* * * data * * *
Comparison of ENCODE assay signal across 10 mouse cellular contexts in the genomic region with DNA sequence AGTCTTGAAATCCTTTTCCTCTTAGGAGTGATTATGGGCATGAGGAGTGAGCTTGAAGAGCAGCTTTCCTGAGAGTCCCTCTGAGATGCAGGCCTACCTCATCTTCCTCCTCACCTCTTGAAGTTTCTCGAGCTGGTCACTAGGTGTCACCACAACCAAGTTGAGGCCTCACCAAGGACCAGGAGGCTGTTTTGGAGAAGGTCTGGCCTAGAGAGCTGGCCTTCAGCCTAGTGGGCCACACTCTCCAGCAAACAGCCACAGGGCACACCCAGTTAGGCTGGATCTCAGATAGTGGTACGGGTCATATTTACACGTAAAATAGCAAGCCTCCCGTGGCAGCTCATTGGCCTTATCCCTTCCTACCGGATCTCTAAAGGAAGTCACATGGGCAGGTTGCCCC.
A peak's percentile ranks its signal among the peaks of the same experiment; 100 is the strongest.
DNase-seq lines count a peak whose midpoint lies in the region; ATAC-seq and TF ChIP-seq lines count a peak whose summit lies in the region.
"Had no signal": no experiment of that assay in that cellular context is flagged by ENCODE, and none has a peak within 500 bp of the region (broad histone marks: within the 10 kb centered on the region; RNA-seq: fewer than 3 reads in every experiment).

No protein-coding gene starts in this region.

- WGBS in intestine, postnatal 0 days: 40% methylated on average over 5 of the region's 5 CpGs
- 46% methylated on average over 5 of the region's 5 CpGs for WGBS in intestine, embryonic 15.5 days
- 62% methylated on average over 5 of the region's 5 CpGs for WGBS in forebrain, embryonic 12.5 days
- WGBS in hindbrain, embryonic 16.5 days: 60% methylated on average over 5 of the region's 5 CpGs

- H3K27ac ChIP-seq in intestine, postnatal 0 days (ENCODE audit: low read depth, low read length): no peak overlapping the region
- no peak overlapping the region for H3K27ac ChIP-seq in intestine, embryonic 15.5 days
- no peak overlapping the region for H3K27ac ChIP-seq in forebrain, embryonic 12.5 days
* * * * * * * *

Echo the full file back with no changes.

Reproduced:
Comparison of ENCODE assay signal across 10 mouse cellular contexts in the genomic region with DNA sequence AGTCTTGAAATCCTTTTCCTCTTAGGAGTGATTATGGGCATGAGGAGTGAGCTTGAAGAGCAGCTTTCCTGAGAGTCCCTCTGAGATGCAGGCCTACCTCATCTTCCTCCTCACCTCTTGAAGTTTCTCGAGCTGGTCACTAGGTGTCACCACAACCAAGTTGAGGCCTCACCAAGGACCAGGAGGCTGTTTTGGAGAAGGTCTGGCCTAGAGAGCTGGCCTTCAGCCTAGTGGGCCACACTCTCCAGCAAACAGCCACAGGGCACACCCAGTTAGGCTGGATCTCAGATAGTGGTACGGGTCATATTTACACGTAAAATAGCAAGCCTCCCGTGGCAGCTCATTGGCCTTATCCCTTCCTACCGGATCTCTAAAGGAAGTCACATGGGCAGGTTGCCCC.
A peak's percentile ranks its signal among the peaks of the same experiment; 100 is the strongest.
DNase-seq lines count a peak whose midpoint lies in the region; ATAC-seq and TF ChIP-seq lines count a peak whose summit lies in the region.
"Had no signal": no experiment of that assay in that cellular context is flagged by ENCODE, and none has a peak within 500 bp of the region (broad histone marks: within the 10 kb centered on the region; RNA-seq: fewer than 3 reads in every experiment).

No protein-coding gene starts in this region.

- WGBS in intestine, postnatal 0 days: 40% methylated on average over 5 of the region's 5 CpGs
- 46% methylated on average over 5 of the region's 5 CpGs for WGBS in intestine, embryonic 15.5 days
- 62% methylated on average over 5 of the region's 5 CpGs for WGBS in forebrain, embryonic 12.5 days
- WGBS in hindbrain, embryonic 16.5 days: 60% methylated on average over 5 of the region's 5 CpGs

- H3K27ac ChIP-seq in intestine, postnatal 0 days (ENCODE audit: low read depth, low read length): no peak overlapping the region
- no peak overlapping the region for H3K27ac ChIP-seq in intestine, embryonic 15.5 days
- no peak overlapping the region for H3K27ac ChIP-seq in forebrain, embryonic 12.5 days